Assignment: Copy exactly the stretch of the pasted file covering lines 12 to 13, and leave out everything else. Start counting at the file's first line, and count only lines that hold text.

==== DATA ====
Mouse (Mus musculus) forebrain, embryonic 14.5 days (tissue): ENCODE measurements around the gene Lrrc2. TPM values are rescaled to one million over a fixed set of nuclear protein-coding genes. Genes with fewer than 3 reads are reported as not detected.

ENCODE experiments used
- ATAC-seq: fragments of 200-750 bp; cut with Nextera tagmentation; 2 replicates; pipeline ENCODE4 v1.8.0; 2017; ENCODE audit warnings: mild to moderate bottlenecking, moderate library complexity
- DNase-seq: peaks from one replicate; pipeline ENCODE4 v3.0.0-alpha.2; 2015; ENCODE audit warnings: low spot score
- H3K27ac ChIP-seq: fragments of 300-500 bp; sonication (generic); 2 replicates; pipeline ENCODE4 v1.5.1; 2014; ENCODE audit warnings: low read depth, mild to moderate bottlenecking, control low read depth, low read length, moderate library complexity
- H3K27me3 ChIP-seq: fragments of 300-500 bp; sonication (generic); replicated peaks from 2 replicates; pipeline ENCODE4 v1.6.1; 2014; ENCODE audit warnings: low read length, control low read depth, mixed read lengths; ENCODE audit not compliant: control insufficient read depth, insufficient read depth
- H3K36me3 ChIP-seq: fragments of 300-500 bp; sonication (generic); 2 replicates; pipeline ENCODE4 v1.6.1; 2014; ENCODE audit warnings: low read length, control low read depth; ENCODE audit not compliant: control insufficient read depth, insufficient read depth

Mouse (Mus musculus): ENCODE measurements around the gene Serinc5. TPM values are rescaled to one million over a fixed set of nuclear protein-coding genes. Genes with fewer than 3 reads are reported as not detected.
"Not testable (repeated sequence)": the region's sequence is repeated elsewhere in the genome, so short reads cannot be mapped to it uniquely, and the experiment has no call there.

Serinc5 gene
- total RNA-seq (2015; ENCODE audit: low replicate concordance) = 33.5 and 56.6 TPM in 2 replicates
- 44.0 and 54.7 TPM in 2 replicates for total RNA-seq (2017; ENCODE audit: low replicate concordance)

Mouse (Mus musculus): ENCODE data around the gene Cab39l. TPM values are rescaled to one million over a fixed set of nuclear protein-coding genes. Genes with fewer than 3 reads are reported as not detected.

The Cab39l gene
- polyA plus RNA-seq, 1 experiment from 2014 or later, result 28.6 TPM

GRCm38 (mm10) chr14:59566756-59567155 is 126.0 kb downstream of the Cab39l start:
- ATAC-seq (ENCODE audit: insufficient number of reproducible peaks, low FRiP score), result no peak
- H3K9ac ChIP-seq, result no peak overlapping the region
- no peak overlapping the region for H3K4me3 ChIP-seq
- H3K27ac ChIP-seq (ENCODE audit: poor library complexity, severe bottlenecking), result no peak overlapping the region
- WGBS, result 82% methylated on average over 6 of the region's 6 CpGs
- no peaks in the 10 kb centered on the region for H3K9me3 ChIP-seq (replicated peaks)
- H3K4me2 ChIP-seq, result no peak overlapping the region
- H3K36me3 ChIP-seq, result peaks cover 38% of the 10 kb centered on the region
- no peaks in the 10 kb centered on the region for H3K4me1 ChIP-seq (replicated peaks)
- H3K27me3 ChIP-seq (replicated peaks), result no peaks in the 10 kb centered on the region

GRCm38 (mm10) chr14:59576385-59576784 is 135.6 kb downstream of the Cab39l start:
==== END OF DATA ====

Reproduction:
- 44.0 and 54.7 TPM in 2 replicates for total RNA-seq (2017; ENCODE audit: low replicate concordance)

Mouse (Mus musculus): ENCODE data around the gene Cab39l. TPM values are rescaled to one million over a fixed set of nuclear protein-coding genes. Genes with fewer than 3 reads are reported as not detected.